New Drug Brings Relief for Rare Disease
December 14, 2013
The investigative agent siltuximab shows promise in treating patients with multicentric Castleman’s disease— a rare lymphoproliferative disorder for which patients have few treatment options, researchers said here.
In an international trial, about 25 percent of patients treated with siltuximab achieved a durable complete response to their disease compared with none of the placebo patients (P=0.0037), said Raymond Wong, MBChB, MD, a radiation oncologist at Prince of Wales Hospital and the Chinese University of Hong Kong.
The median duration of complete symptom response was about 1.3 years; some patients have complete response for more than 2 years, Wong told MedPage Today during a press briefing at the annual meeting of the American Society of Hematology. “We are continuing to treat our patients as long as there are responses,” he said.
In the trial that enrolled 79 patients, 53 of whom were assigned to receive siltuximab, the researchers defined durable response as at least 18 weeks without symptoms or a reduction of tumor size. Wong reported that durable response was not seen in any patient on placebo taken on top of best supportive care while durable responses were observed in 34% of the patients on siltuximab (P=0.0012).
“These results are encouraging and reinforce the potential for siltuximab to be a new treatment for multicentric Castleman’s disease patients who previously had no approved treatment options,” Wong said. “These are very exciting results because none of the placebo patients achieved these durable responses.”
Multicentric Castleman’s disease affects multiple groups of lymph nodes. Although not technically a cancer, the disease can act like lymphoma. According to the American Cancer Society, people with the disease can experience serious infections, fevers, weight loss, fatigue, night sweats, and nerve damage that can cause weakness and numbness. Blood tests often reveal anemia. Wong noted, “This disease not only impacts a person’s quality of life, but it can be fatal.”
Wong said that the disease is driven by dysregulated interleukin-6. Siltuximab is a chimeric monoclonal antibody that binds with human IL-6 with high affinity and prevents IL-6 from interacting with the IL-6 receptor.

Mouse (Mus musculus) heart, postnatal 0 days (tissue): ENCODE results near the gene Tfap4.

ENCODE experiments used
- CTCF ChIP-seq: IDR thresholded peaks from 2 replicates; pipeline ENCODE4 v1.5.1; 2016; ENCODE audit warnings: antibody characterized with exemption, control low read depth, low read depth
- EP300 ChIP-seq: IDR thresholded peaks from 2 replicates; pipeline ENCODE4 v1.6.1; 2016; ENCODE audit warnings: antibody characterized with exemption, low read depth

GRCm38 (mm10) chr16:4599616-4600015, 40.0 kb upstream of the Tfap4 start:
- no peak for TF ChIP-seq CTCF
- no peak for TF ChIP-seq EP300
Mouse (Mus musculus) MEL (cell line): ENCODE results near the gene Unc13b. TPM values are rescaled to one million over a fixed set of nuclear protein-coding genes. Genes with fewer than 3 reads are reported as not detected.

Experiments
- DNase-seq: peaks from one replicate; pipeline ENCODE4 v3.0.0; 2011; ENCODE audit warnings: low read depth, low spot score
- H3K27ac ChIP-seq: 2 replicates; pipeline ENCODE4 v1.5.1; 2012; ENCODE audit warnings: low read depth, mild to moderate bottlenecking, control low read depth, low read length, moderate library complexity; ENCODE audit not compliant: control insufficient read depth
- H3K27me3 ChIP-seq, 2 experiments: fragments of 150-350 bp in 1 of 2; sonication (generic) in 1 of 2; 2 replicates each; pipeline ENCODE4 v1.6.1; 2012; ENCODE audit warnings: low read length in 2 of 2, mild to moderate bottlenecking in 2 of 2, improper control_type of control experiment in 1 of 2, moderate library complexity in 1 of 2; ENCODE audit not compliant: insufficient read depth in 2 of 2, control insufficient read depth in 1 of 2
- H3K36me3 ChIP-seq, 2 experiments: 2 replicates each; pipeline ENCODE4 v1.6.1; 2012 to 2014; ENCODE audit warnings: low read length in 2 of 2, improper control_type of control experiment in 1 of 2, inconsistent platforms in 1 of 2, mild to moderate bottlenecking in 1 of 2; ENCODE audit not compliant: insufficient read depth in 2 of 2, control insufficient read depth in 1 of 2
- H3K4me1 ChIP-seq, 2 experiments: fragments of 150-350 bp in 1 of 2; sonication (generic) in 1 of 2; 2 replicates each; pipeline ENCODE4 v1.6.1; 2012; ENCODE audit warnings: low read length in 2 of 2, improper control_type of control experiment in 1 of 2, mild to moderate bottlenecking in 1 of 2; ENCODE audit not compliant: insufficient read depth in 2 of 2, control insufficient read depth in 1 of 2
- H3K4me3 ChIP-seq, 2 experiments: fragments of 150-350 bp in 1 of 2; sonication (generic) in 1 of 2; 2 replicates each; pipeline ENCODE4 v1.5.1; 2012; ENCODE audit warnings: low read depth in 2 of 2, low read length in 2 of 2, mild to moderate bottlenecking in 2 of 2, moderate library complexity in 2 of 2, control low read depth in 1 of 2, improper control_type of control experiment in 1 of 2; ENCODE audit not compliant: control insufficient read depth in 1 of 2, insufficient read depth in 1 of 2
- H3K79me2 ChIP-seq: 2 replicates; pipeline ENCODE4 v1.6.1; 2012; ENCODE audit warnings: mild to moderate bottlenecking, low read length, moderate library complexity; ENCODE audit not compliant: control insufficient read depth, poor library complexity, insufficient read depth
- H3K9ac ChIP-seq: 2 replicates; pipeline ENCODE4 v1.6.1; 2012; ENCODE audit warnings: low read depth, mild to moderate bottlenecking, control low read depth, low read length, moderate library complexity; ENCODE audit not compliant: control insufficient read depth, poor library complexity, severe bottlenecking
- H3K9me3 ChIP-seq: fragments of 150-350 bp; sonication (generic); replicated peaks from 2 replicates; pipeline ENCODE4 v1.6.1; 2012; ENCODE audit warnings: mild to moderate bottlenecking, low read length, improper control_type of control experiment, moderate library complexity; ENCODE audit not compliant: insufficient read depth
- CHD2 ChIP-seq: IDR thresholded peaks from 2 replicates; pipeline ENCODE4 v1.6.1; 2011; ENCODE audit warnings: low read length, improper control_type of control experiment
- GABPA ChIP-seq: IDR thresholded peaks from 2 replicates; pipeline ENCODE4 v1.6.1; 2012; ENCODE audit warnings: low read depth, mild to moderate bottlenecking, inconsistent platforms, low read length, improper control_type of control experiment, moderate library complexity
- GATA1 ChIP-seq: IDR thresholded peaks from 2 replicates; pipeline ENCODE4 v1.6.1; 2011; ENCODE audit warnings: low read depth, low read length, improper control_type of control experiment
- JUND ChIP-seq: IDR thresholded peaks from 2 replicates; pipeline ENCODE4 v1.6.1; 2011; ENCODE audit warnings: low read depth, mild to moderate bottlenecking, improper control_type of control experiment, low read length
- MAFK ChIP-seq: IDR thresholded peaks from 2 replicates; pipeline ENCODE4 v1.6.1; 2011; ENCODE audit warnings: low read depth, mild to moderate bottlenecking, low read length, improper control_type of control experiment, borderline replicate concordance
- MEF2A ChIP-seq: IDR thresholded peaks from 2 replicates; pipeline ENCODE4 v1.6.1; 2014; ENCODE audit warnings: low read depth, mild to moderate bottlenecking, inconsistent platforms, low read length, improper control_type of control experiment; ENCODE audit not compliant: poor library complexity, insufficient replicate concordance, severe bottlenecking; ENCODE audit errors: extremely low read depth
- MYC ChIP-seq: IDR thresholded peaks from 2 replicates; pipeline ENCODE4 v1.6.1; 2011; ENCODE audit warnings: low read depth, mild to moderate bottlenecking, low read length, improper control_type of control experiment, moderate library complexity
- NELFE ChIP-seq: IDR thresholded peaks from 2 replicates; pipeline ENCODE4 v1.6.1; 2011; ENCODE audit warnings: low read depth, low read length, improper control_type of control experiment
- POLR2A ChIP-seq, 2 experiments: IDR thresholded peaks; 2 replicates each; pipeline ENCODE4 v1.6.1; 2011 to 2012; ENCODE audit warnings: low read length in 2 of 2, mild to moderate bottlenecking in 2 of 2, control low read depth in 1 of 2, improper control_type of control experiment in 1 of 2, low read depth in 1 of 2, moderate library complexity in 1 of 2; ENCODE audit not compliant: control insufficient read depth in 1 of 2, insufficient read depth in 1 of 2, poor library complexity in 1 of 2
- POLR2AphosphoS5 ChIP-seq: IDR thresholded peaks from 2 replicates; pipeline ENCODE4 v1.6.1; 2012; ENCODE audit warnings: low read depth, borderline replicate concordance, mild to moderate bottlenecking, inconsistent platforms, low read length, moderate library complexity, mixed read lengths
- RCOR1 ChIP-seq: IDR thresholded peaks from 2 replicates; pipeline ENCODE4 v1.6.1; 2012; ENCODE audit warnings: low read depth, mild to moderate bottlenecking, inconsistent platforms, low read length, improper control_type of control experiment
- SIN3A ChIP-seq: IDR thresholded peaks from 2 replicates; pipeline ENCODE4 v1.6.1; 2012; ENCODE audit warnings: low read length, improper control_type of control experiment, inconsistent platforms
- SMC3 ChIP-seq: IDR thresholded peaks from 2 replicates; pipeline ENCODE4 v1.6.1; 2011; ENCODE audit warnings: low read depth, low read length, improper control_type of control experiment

The patients in the study were about 48 years old, 66% were men; 39 percent were white and 48 percent were Asian; 93 percent were in ECOG Performance Status of 0-1; 58 percent had undergone at least one other treatment.
“This was the only multinational, randomized, double-blind, placebo-controlled study in multicentric Castleman’s disease,” Wong said. The researchers recruited patients from 36 sites in 19 countries. The rarity of the disease is attested to by the fact that just 79 patients could be recruited for the study over two years.
In addition to proving better than placebo in achieving durable responses, Wong said the median time to treatment failure for placebo patients was 134 days, but the median time to treatment failure in the siltuximab patients has not yet been reached (P=0.0084).
He also noted that hemoglobin increases to at least 15 g/L by week 13 of treatment had been achieved by none of the placebo patients but by 61 percent of the patients on siltuximab (P=0.0002).
Wong said the treatment was well tolerated with an adverse event profile similar to placebo, even though the siltuximab patients were on treatment twice as long as placebo patients. One patient on siltuximab experienced an anaphylactic reaction. The Grade 3 reaction required removing the patient from the study, he said.
Press conference moderator, Joseph Mikhael, MD, a hematologist at the Mayo Clinic in Scottsdale, Ariz., said, “I care for a number of patients with Castleman’s disease. This is a rare condition. We are starting to understand the mechanism which is interleukin-6. Roughly a third of patients not only had a response with this drug but had a durable response and were able to do so with minimal toxicity.
“We have so little to offer these patients and to have a drug like this that is seemingly efficacious and has so little toxicity is encouraging. I think there is a lot of enthusiasm for this,” he told MedPage Today.
The trial was supported by Janssen/Johnson & Johnson.
Mikhael disclosed commercial interests with Celgene, Onyx, and sanofi.
Wong disclosed commercial interests with Roche, MSD, Johnson & Johnson, Bayer, Novartis, Biogen-Idec, Pfizer, GlaxoSmithKline, Bristol-Myers Squibb, Baxter, Amgen and Alexion. Other co-authors also disclosed commerical relationships with Janssen Research & Development, Gilead Sciences, and Hospira.
Co-authors also include employees of Janssen/Johnson & Johnson.
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